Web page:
From the above article by Nikole Hannah-Jones, we might extract the following keywords (note, this is just from page 3, many other keywords are present in her article!):
These keywords form a great starting place for how we might investigate the topic in more detail. For getting started, use background information such as encyclopedias and dictionaries to help define terms (such as the ones above) and read high-level information about your topic. Background research materials such as encyclopedias and dictionaries can also be good sources for additional information. Use there Reference List (at the end of the article) for suggestions on other resources you might search.
When reading magazine and news articles, read with a critical eye knowing you are going to investigate this topic in more detail. Look for places that are unclear or you would like to explore further. As you read, highlight keywords within the article that describe this particular issue or question being raised.
For example, if we were interested in exploring the topic of segregation in 21st Century public schools in New York, we might use Nikole Hannah-Jones's article "Choosing a Public School for My Daughter in a Segregated City" as a starting place.
Use articles like this one to help generate keywords that you can use to explore further.
Article citation: Hannah-Jones, Nikole (2016, June 09). Choosing a Public School for My Daughter in a Segregated City. The New York Times Magazine. Retrieved: https://nyti.ms/1TXcq5c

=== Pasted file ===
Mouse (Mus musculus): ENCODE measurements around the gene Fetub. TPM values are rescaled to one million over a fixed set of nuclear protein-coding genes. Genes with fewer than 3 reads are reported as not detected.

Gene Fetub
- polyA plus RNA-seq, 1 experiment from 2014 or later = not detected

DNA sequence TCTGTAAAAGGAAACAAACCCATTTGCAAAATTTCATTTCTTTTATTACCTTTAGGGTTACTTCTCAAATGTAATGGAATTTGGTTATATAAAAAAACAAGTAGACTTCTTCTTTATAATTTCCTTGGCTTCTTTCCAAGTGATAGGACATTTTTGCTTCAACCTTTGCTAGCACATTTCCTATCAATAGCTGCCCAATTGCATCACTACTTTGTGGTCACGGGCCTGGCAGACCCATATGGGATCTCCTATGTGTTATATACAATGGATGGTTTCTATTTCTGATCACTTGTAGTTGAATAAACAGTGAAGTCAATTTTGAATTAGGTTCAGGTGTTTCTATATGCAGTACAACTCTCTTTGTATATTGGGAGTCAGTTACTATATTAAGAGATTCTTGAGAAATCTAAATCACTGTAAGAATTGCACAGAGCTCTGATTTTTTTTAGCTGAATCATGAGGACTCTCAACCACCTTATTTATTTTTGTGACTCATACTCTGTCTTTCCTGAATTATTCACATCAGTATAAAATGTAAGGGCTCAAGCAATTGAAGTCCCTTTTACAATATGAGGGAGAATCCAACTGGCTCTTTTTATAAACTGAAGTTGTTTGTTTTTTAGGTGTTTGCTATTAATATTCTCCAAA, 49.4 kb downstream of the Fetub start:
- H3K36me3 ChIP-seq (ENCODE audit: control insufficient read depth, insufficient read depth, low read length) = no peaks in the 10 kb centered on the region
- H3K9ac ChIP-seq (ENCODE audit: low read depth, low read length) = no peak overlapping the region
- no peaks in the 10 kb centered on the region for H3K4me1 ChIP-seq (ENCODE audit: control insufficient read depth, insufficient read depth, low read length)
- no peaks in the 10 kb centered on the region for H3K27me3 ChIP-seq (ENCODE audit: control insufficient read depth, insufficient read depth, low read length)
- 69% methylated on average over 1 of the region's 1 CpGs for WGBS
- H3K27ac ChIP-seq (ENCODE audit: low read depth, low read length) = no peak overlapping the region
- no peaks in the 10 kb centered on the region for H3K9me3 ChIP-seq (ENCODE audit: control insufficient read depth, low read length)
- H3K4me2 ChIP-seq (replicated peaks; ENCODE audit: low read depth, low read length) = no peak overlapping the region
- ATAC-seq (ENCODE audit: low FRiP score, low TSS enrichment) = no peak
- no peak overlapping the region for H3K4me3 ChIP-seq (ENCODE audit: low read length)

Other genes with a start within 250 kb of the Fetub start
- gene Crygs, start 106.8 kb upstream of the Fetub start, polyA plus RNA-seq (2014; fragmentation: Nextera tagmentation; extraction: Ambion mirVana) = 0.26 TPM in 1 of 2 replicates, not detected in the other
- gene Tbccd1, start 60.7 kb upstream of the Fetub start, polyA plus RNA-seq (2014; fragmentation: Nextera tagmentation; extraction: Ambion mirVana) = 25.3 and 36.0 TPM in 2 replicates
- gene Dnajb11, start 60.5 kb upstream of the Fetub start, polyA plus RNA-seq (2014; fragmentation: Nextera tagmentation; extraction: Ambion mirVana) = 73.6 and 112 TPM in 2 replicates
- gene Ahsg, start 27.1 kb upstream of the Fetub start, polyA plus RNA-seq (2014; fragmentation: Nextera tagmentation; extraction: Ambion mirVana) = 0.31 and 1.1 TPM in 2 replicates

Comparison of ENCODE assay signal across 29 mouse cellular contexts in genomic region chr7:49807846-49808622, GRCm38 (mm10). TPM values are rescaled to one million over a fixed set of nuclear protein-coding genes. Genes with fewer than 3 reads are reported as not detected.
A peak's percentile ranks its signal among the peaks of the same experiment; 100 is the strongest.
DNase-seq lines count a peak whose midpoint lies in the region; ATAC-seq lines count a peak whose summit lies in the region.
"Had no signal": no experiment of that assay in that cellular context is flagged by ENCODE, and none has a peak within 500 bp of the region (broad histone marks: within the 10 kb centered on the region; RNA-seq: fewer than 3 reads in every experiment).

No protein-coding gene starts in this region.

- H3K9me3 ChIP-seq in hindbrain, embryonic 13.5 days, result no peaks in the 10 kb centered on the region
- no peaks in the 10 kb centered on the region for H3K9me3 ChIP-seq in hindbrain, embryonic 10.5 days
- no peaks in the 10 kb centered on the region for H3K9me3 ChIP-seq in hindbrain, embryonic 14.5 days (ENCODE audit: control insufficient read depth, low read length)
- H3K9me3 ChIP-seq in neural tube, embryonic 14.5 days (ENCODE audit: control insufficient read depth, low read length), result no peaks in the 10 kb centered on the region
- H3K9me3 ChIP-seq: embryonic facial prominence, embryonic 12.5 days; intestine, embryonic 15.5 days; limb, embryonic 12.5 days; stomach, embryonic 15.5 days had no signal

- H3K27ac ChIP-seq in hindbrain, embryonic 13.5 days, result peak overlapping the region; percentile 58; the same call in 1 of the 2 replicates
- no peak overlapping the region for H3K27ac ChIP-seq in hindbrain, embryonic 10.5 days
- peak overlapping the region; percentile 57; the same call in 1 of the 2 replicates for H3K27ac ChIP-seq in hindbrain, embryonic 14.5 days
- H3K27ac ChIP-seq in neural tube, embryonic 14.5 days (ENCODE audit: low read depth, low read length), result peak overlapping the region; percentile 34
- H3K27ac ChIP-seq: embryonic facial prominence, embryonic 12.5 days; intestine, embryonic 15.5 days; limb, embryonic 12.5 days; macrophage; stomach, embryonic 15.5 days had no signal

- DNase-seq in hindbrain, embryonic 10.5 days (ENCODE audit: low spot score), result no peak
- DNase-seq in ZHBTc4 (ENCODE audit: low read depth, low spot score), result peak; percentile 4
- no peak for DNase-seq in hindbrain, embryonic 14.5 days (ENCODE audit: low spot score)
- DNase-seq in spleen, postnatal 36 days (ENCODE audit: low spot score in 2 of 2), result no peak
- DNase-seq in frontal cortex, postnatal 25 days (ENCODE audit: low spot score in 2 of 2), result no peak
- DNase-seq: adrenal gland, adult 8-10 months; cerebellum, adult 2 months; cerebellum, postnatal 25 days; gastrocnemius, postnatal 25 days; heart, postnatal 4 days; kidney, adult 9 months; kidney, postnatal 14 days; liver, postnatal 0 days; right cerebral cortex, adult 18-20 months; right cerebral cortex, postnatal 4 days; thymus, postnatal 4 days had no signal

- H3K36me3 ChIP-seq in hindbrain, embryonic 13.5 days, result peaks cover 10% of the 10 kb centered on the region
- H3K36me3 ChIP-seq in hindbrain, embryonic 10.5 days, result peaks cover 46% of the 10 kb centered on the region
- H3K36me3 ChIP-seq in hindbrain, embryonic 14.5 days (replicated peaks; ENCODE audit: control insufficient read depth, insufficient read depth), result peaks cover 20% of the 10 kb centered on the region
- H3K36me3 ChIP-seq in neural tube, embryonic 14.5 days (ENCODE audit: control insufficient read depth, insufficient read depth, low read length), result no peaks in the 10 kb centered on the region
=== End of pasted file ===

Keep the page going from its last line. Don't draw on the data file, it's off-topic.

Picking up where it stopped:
Learn how to develop keywords from a research question and use them to search in library resources.
Learn how to combine keyword together into a search string using three search tips: Boolean search operators, quotation marks, and truncation.
Articles printed in magazines and newspapers are meant for a general audience, so language used is often accessible and does not assume prior knowledge. Your job as the researcher is to read these articles and ask yourself critical questions about what you are reading.
Asking yourself these critical questions about the article you are reading will help inform what is and potentially is not said and how you might investigate further in order to learn more about this topic.
Most articles published in newspapers and magazines will mention scientific studies or include additional source information at the end of the article. Take your understanding to the next step and explore these sources - click on links provided or search in a library database or Google Scholar for the actual scientific studies conducted.
The following are print and online background resources available at Jenks Library. We have many more encyclopedias and dictionary available online and in print in the Reference Room, but these are a few to get you started!